Whether you’re looking for a budget-friendly bed near Madrid’s Puerta del Sol transport hub or award-winning accommodation just a stone’s throw from the Plaza Mayor, we’ve got you covered. Check out our top hostels in the Spanish capital.
Hostels are one of the most popular options for visitors to Madrid who are eager to explore the art galleries, tapas culture and legendary nightlife. There are a host of beautifully designed places in the city, offering travellers everything from rooftop bars to free group dinners. Whether you are looking to save a few euros or meet fellow travellers, staying at one of Madrid’s best hostels could be a great option for your next trip.
The Hat, the “hostel for intelligent travellers,” is located in a period building just off the historic Plaza Mayor, right in the city centre. The decor is dominated by clean lines, a white colour scheme and industrial touches making this reasonably priced hostel feel more like a designer hotel. Travellers are greeted with a welcome beer on the rooftop bar, which serves cocktails and a selection of tapas, and is a great spot to start the night. The Hat’s high-ceilinged rooms are available in mixed, women-only and private.
Bastardo opened in spring 2018 with an enviable location between hip Malasaña and Chueca, the centre of the LGBTQ scene in Madrid. A stylish decor matches the location, with a hip, glass-fronted communal space, bar, restaurant and roof terrace. Rooms are named after cultural luminaries such as Patti Smith and Luis Buñuel. The neat dorms feature built-in wooden bunk beds and flashes of neon. Rooms range from six-bed dorms to private doubles and family rooms and there’s even one with a roof terrace. More than just a place to lay your head, Bastardo is a veritable cultural hub, hosting regular concerts, film screenings and exhibitions.
With a specific mission to help travellers connect, OK Hostel is a place where you can socialise and make travel buddies. It hosts regular dinners and events, including tapas crawls, beer pong and walking tours. Dorms, which are minimalist and modern with a red and white colour scheme, include women-only and mixed four- and six-bed rooms. Private single and double rooms are also available. Located between the multicultural Lavapiés and La Latina are many of the most popular attractions and foodie haunts in Madrid, all within easy walking distance.
TOCHostel is housed in a grand 19th-century building between the central Puerta del Sol and Ópera. It has spacious, modern interiors mixed with original features that include a sweeping wooden staircase and ceiling frescoes that wouldn’t look out of place in the nearby opera house. Eight- and six-bed dorms, both mixed and women-only, feature cosy bunks, while there are also spacious private doubles and family rooms. Guests can hang out in the hostel bar, communal spaces and games zone, or self-cater using the well-equipped kitchen.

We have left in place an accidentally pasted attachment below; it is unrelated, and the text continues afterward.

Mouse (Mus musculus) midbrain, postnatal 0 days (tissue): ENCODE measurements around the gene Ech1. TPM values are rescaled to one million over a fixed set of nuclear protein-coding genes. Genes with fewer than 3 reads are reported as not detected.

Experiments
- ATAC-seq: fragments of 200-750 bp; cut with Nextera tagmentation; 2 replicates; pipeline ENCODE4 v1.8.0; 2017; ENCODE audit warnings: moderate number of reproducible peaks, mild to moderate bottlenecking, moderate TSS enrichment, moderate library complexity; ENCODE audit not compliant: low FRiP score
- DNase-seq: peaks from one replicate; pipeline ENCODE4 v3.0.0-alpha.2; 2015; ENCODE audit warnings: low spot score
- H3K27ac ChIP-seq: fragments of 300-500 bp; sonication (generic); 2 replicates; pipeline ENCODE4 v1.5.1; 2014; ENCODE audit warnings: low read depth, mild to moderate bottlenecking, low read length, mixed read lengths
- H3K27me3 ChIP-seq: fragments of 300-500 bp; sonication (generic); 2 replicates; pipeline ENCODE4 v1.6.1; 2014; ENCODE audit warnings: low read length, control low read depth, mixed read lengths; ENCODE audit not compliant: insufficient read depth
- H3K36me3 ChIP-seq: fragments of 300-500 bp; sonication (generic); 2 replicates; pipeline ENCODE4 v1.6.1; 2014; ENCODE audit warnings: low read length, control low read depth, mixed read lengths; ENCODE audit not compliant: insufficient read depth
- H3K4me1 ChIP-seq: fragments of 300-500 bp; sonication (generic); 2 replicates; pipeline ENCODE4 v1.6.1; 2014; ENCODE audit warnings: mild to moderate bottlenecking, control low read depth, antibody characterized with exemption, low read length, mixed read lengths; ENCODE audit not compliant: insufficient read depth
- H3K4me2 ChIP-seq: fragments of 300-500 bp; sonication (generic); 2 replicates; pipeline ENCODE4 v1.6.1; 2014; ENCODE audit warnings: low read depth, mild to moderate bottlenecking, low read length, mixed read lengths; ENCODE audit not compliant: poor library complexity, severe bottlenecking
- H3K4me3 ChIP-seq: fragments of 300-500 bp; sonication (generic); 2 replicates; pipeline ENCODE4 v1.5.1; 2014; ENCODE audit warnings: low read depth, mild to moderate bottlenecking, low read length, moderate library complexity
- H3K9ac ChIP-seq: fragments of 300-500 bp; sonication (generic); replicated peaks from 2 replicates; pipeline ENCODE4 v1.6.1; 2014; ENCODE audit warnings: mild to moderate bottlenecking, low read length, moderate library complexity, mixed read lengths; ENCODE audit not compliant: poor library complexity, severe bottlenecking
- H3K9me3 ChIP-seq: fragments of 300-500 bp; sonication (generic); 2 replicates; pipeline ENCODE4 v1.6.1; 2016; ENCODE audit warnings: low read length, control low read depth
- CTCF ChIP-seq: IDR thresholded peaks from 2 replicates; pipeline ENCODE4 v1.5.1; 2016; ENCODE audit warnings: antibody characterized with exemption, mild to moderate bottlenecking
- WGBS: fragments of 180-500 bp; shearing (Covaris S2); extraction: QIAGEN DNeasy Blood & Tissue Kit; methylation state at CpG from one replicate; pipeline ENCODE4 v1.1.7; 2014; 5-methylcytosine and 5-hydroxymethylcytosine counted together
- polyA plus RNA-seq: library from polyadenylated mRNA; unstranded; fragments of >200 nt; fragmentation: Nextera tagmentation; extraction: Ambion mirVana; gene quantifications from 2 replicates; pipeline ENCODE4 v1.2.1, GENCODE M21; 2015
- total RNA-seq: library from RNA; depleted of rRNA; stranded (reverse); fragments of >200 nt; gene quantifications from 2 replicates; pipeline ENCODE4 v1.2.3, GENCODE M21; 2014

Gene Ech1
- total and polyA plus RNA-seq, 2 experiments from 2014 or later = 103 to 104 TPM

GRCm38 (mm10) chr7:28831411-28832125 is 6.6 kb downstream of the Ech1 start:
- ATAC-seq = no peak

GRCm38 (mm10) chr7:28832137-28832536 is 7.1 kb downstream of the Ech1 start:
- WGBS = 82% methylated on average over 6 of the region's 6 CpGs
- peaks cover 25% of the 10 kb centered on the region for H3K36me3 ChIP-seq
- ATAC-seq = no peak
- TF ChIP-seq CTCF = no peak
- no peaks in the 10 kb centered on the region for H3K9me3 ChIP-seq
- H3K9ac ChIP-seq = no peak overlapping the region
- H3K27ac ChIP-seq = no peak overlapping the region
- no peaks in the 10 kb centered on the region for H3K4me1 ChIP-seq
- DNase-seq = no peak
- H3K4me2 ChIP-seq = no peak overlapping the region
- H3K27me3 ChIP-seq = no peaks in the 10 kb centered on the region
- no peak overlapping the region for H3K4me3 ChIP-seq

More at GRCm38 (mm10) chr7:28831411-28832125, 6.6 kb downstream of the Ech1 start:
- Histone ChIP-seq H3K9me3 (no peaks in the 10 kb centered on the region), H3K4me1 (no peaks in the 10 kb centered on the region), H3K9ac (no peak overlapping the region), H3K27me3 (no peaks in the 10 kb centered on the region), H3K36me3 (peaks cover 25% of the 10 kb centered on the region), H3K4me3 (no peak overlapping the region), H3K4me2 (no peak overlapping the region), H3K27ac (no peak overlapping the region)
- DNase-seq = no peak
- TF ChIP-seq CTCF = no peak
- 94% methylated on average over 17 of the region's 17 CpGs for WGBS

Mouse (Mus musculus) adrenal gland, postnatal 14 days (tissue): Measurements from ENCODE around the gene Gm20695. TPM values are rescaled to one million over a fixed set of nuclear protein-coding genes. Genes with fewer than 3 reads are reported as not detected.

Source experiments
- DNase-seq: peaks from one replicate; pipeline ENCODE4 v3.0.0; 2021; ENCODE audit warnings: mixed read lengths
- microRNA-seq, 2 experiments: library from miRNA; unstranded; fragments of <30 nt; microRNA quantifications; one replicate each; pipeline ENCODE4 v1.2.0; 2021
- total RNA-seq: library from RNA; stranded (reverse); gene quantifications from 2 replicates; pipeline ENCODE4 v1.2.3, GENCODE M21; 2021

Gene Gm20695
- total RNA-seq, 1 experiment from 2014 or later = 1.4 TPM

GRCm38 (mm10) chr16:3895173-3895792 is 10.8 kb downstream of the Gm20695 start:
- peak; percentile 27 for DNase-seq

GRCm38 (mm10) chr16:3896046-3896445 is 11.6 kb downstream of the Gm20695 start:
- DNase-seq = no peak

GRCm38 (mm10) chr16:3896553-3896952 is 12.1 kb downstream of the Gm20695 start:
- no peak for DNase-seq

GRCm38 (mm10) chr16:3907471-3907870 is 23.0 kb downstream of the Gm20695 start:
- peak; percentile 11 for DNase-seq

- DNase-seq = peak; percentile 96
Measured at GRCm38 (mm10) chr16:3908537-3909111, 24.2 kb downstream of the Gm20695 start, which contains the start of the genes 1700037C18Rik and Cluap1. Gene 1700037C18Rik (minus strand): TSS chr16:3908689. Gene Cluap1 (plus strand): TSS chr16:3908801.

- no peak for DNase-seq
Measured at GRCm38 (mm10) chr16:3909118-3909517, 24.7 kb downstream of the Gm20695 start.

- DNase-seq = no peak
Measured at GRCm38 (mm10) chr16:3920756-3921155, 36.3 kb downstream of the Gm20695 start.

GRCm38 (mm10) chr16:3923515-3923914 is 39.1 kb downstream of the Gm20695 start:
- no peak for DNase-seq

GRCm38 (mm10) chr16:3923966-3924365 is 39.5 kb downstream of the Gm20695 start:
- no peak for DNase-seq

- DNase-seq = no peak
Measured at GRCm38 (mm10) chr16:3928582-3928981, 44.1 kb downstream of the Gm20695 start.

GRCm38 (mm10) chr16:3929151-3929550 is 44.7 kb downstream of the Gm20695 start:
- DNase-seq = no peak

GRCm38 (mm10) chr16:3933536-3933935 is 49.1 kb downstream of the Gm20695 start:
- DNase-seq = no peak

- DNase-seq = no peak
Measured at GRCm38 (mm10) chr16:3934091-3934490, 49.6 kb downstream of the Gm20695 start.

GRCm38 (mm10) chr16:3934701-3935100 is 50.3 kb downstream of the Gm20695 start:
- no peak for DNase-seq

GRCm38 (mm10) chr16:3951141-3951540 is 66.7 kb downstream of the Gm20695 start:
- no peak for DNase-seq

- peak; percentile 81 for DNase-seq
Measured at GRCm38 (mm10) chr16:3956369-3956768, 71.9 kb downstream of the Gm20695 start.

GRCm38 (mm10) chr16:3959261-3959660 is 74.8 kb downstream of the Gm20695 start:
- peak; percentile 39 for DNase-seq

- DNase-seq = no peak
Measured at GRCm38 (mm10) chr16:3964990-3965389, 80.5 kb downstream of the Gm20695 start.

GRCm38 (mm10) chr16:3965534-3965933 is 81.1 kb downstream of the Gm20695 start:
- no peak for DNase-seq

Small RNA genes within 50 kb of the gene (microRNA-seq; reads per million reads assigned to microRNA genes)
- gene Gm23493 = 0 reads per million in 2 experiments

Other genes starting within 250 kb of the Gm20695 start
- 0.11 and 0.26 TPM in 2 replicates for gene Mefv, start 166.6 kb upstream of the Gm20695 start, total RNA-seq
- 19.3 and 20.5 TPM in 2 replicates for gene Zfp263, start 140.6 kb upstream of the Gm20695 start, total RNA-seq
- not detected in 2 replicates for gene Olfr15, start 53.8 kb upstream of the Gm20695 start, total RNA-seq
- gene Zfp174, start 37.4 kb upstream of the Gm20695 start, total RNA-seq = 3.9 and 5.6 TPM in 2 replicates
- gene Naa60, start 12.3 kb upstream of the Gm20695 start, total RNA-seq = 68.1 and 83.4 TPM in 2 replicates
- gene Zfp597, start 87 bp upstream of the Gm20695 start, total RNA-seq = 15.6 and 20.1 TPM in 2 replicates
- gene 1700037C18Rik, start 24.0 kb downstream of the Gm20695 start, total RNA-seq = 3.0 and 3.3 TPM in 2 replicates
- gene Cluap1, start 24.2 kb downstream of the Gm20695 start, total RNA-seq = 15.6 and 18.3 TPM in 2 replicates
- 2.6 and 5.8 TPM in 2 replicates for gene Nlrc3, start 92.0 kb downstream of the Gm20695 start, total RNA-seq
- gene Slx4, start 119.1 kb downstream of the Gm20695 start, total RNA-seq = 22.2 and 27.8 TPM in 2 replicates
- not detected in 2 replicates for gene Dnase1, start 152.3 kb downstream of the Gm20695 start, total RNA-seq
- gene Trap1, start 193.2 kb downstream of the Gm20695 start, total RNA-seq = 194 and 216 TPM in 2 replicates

A regular comment from travellers staying at Hostel One is how friendly the staff are, and this welcoming attitude contributes to the fun, sociable atmosphere. The Europe-wide chain’s award-winning second hostel in Madrid is bang in the middle of the vintage shops, indie clubs and on-trend bars of Malasaña. Try the free, nightly ‘family dinners’ prepared by the staff, and enjoy free day trips, activities and evening entertainment. The decor is pared-back, and the rooms feature metal bunk beds.
One of the most popular hostels in Madrid is Mola! in Plaza de Jacinto Benavente, between the central Puerta del Sol and Lavapiés. Travellers can discover world cuisine, indie art galleries and vivid street art in this neighbourhood. The decor is modern, with a blue and white colour scheme in dorms ranging from four- to 10-bed. There is a nightly bar crawl and a spacious common area, located on the lower floors so guests upstairs can sleep peacefully. There’s also a friendly ethos and the staff are happy to organise group activities and trips if you get in touch in advance.
This hostel, part of a local chain, is handily located between Atocha station and neighbouring Paseo del Prado – home to the major art galleries in the city, including the Prado and the Reina Sofía. Rooms decorated in white with modern orange accents and wooden flooring are cosy. The hostel is well integrated into the local community and holds regular exhibitions of local artists’ work in the bar and common area. A small patio provides a shady spot for a morning coffee or an evening tipple.
Leon Beckenham contributed additional reporting to this article.